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Minot Attorney’s Lighted Gunsight Attempted To Revolutionize Modern Warfare, 1909


Thomas Neary, a well-known attorney from Minot, had a marvelous invention to improve rifle gunsights, back in the year 1909. He was going to “revolutionize modern warfare” and make big-game hunting easier with a new idea.

Mr. Neary’s great notion was to place two tiny electric light bulbs on a rifle to help the shooter fire more accurately in low-light conditions. He installed one bulb just behind the front gunsight and another behind the rear gunsight so that a soldier or hunter could clearly see the sights at dawn or in the sunset gloaming or even at night.

Thomas Neary had been at work on his invention for years, making modification after modification until he patented it. He connected the lights to a battery installed in the stock. A small push-button on the gun barrel at the point where the left hand grasped the barrel allowed the rifleman to turn on the lights without moving his hand. The tiny bulbs were so well-protected that they could not be dislodged, even in the roughest conditions.

Mr. Neary contacted U.S. Army and the officials gave him an opportunity to test his invention in late 1908. Placed on a standard U.S. Springfield Army rifle, the innovation performed brilliantly at an Army testing range.

Neary brought his own marksman, who shot five shots at a target 200 yards away, after sunset, when the target was barely discernible, and the shooter hit five bullseyes. The officers then subjected the device to every conceivable endurance test, and the bulbs and wires remained intact.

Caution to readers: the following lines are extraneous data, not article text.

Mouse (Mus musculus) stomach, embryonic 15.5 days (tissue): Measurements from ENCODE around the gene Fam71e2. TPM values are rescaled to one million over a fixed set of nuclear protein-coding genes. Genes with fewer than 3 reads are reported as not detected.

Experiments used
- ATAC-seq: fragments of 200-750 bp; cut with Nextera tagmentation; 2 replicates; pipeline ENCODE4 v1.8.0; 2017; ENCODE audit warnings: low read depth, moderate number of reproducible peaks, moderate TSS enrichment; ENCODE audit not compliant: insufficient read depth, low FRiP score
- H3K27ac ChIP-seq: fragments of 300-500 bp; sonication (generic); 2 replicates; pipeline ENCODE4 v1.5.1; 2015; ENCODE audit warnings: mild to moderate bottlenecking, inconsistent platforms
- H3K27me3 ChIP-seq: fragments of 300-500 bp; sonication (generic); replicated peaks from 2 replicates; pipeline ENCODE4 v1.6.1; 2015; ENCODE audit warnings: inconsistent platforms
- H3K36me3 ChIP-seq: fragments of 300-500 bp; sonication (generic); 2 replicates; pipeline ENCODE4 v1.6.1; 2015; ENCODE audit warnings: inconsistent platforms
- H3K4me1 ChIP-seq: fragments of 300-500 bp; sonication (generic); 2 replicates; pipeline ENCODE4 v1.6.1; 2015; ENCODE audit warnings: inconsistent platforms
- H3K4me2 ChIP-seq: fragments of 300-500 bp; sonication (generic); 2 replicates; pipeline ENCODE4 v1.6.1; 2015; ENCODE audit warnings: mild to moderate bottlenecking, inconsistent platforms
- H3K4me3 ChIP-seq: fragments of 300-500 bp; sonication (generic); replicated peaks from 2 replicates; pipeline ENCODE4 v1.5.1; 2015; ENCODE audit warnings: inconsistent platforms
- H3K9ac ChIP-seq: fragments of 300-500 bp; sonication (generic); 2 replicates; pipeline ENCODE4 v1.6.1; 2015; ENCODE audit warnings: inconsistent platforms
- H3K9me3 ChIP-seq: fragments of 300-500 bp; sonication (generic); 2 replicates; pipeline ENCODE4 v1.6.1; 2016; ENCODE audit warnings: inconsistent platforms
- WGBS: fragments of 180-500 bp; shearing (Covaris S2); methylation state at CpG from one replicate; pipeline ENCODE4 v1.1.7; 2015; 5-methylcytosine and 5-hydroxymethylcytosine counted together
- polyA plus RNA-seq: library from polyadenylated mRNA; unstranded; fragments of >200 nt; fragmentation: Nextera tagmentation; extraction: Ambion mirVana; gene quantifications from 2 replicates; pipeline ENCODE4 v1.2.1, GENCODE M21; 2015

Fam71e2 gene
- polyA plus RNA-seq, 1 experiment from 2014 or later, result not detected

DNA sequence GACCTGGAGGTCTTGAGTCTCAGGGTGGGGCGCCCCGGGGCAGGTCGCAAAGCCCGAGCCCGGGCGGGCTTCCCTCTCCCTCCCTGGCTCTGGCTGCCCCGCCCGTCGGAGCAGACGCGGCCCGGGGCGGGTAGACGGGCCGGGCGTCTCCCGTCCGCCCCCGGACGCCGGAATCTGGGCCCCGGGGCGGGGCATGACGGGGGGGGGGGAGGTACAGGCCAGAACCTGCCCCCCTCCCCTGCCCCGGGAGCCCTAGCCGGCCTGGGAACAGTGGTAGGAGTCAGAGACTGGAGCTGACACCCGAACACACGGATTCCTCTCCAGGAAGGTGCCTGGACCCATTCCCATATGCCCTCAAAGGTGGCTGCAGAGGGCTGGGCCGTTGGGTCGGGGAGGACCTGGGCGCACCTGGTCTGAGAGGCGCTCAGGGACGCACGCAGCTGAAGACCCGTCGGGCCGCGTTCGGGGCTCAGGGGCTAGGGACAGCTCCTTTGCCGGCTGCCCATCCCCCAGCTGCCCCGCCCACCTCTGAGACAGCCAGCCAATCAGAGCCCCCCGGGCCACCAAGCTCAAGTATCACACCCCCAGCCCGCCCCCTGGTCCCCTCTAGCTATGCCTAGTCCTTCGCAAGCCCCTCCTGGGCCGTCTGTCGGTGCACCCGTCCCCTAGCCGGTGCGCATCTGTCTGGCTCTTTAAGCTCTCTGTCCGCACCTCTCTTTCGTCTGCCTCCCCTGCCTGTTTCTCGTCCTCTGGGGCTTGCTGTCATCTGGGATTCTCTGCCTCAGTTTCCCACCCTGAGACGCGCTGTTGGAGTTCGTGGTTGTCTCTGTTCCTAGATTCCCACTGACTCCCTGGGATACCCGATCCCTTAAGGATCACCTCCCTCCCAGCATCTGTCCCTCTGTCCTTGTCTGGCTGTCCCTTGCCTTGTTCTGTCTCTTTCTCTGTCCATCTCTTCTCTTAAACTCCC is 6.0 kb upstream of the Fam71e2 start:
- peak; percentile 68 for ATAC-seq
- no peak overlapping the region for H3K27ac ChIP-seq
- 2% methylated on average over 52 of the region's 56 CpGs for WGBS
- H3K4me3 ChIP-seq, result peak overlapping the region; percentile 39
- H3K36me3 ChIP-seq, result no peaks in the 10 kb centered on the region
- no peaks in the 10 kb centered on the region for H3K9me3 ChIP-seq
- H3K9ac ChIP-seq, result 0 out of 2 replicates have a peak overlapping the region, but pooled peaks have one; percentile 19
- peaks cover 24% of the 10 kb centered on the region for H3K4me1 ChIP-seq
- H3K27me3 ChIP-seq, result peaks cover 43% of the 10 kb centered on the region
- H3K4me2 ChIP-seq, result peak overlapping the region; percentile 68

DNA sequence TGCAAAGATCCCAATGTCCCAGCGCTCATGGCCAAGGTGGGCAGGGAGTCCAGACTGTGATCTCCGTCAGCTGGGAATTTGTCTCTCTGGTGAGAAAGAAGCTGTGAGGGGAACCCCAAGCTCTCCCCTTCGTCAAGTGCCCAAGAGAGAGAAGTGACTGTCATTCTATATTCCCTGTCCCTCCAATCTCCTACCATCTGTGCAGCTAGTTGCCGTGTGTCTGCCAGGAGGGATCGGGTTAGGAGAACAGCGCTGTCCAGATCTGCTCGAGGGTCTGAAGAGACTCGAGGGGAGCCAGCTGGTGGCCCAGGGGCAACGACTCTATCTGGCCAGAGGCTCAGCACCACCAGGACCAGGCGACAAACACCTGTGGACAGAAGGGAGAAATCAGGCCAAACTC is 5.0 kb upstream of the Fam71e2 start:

Inventor Neary got several letters from Washington, D.C. that were “most encouraging,” but his gunsight lights had to pass muster with West Point Army leaders and arsenal directors.

Mr. Neary was very pleased when he received a request from the Springfield Rifle Company asking for permission to equip two hunting rifles with his lights so ex-President Theodore Roosevelt could take those guns on an African safari.

So how did it work out for Thomas Neary? Well, his invention was overshadowed by World War I, which began in 1914. The night-fighting in that war was terrible, and had no place for Neary’s tiny rifle-lights. Instead the enemies illuminated the night-skies by means of flares, searchlights, and “star-shells,” lighting up the battlefields as brightly as midday.

Dakota Datebook written by Dr. Steve Hoffbeck, History Department, MSU Moorhead.

Sources: “Is a Second Maxim; Minot Attorney Equips Rifles . . . For Shooting In Darkness,” Pioneer Express [Pembina, ND], April 16, 1909, p. 7.

“Minot Man Is Gun Inventor,” Grand Forks Daily Herald, April 1, 1909, p. 2.

“Has A Splendid Invention,” Grand Forks Evening Times, March 31, 1909, p. 6.

“Thomas Neary,” Ward County Independent [Minot, ND], April 1, 1909, p. 20.

“Novel Patent,” Grand Forks Evening Times, November 4, 1908, p. 4.

“Thomas Neary Of Minot,” Grand Forks Daily Herald, May 30, 1909, p. 4.

“Dramatic Thrill Of Night Battles,” Lincoln [NE] Star, June 24, 1917, p. 21.

“Illuminating Devices,” Brainerd [MN] Daily Dispatch, May 26, 1917, p. 4.

“Marvelous Spectacle of Night Fighting,” Atlanta Constitution, May 9, 1917, p. 1.

“The Battlefields Of Europe At Night,” Ogden [UT] Standard, March 1, 1917, p. 5.